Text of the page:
After the Olympics, she returned to Lexington and built a sports medicine program in private practice and served as a team physician for the UK Athletics for 12 years, becoming the first woman to serve as team physician for a Division I football team.

Jo Hannafin, M.D., Ph.D.

Jo A. Hannafin M.D., Ph.D., is board certified in orthopedic surgery/sports medicine. She is an attending orthopedic surgeon and professor of orthopedic surgery at Weill Cornell Medical College. She retired her clinical practice on May 31, 2021, and now serves as the vice chair of the hospital for Special Surgery Institutional Review Board.

She was a clinician-scientist with a focus on basic and translational research. She was a physician at the 1996, 2004, 2012 and 2016 Olympic Games, team physician for US Rowing for 27 years, team physician for New York Liberty for 16 years and is a member of the FISA Medical Commission. Hannafin was the first female president of the American Orthopaedic Society for Sports Medicine and has served on the AOSSM Board. She has received the Orthopaedic Research Society (ORS) New Investigator Recognition Award, the O’Donoghue Award for Excellence in Research, The Rovere Award, the Jack Kelly Award from US Rowing for Outstanding Contribution, and the ORS Women’s Leadership Award. 

She is an honorary medical officer of the NYC Fire Department and received a Lifetime Achievement Award from HSS in 2014. In 2021, Hannafin received the AOSSM Robert E. Leach Sports Medicine Leadership Award and was inducted into the AOSSM Hall of Fame.

Kathy DeBoer

Kathy DeBoer is the executive director of the American Volleyball Coaches Association (AVCA) a position she has held since Feb. 1, 2006. Membership has doubled during her tenure. DeBoer is widely credited for leading the effort to get beach volleyball recognized as a collegiate sport.

Prior to the AVCA, DeBoer spent 23 years in intercollegiate athletics serving as a coach, administrator and fundraiser. She spent 18 years at the University of Kentucky, first as head volleyball coach, and finishing as the senior associate athletics director. She started her career at Ferris State University in Michigan. DeBoer was a collegiate athlete in volleyball, basketball and tennis. She was a finalist for the Wade Trophy and played two years of professional basketball after college.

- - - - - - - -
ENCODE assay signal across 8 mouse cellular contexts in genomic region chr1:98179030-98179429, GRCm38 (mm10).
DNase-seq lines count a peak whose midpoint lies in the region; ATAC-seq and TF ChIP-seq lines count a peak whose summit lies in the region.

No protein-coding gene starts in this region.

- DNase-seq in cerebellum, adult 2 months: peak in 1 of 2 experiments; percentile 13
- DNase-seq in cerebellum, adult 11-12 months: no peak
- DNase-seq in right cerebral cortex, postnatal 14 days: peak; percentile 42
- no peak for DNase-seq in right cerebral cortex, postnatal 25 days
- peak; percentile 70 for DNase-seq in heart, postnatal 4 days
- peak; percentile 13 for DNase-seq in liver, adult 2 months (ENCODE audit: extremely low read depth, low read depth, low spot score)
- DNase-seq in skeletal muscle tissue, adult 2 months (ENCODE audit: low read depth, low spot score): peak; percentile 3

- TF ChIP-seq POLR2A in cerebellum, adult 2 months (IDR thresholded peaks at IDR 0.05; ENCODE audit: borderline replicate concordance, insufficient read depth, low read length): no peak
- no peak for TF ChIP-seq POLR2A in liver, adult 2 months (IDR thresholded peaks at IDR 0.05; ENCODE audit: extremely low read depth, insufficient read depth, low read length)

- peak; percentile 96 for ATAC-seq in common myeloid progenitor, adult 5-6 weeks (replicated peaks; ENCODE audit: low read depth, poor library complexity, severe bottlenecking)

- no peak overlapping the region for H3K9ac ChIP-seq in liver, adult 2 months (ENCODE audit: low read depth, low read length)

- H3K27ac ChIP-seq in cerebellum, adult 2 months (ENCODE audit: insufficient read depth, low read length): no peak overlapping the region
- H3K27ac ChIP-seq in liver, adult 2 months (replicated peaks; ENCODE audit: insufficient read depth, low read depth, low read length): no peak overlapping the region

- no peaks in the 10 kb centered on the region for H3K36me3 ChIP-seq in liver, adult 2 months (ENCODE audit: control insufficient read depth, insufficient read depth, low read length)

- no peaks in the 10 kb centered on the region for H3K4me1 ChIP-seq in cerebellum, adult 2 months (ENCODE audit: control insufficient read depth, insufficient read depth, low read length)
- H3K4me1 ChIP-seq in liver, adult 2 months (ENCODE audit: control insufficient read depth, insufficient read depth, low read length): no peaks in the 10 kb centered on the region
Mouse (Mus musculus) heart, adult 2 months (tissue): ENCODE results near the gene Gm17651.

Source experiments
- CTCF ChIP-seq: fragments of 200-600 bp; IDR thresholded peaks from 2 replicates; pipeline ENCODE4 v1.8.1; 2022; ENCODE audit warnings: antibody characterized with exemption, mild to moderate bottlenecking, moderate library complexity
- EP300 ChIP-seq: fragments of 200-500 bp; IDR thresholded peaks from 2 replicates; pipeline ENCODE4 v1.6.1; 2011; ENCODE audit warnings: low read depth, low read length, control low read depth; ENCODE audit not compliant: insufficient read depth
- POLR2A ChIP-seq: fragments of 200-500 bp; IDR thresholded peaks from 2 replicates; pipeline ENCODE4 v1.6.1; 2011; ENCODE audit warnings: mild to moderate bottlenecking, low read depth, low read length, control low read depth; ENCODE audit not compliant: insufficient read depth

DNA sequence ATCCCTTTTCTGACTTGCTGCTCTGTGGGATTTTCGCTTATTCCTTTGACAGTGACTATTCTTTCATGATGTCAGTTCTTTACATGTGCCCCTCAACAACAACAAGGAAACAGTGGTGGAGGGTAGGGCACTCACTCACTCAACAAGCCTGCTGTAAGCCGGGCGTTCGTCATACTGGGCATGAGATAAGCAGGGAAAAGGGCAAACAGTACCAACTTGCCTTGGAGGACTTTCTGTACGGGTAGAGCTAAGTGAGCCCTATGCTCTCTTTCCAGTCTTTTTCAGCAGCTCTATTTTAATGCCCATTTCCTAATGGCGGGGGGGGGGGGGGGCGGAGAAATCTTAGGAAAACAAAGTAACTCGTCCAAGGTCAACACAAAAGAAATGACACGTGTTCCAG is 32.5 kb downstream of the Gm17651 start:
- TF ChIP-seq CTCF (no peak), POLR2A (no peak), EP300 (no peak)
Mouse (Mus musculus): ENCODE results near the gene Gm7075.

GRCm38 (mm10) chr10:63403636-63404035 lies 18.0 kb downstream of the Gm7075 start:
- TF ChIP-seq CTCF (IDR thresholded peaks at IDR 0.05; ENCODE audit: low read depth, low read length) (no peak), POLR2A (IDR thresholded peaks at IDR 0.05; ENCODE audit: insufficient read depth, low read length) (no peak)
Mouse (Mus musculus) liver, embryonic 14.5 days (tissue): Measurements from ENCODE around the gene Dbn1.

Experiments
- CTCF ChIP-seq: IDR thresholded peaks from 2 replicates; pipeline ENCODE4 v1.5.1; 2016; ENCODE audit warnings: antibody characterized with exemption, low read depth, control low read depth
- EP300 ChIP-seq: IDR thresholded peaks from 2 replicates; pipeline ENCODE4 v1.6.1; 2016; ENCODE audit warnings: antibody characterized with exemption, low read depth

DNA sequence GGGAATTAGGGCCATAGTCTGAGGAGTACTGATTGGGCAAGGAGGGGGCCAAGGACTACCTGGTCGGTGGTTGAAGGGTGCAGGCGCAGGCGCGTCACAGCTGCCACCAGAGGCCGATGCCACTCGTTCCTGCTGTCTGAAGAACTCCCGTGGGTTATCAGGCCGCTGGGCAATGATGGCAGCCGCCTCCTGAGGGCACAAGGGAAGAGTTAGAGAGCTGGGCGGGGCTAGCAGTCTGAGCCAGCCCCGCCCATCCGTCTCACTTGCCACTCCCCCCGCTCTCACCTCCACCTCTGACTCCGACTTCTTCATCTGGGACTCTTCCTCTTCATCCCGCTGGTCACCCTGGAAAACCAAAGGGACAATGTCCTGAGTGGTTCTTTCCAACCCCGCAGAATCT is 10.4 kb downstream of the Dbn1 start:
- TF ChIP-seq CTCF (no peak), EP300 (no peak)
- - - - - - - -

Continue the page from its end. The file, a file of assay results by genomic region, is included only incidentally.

DeBoer is a nationally known speaker on the impact of gender on competitive behavior in business and sports settings. Her first book, “Gender and Competition: How Men and Women Approach Work and Play Differently,” was published in 2004. DeBoer has a bachelor’s degree in humanities from Michigan State (1978) and an MBA. from University of Kentucky (1988). She is married to Mark Pittman and resides in Lexington.

“The women on this panel paved the way for women like me in sport and the workplace,” Dlugonski said. “I’m inspired by their stories and excited to share them with others who join us for this conversation.”

As the state’s flagship, land-grant institution, the University of Kentucky exists to advance the Commonwealth. We do that by preparing the next generation of leaders — placing students at the heart of everything we do — and transforming the lives of Kentuckians through education, research and creative work, service and health care. We pride ourselves on being a catalyst for breakthroughs and a force for healing, a place where ingenuity unfolds. It's all made possible by our people — visionaries, disruptors and pioneers — who make up 200 academic programs, a $476.5 million research and development enterprise and a world-class medical center, all on one campus.   

In 2022, UK was ranked by Forbes as one of the “Best Employers for New Grads” and named a “Diversity Champion” by INSIGHT into Diversity, a testament to our commitment to advance Kentucky and create a community of belonging for everyone. While our mission looks different in many ways than it did in 1865, the vision of service to our Commonwealth and the world remains the same. We are the University for Kentucky.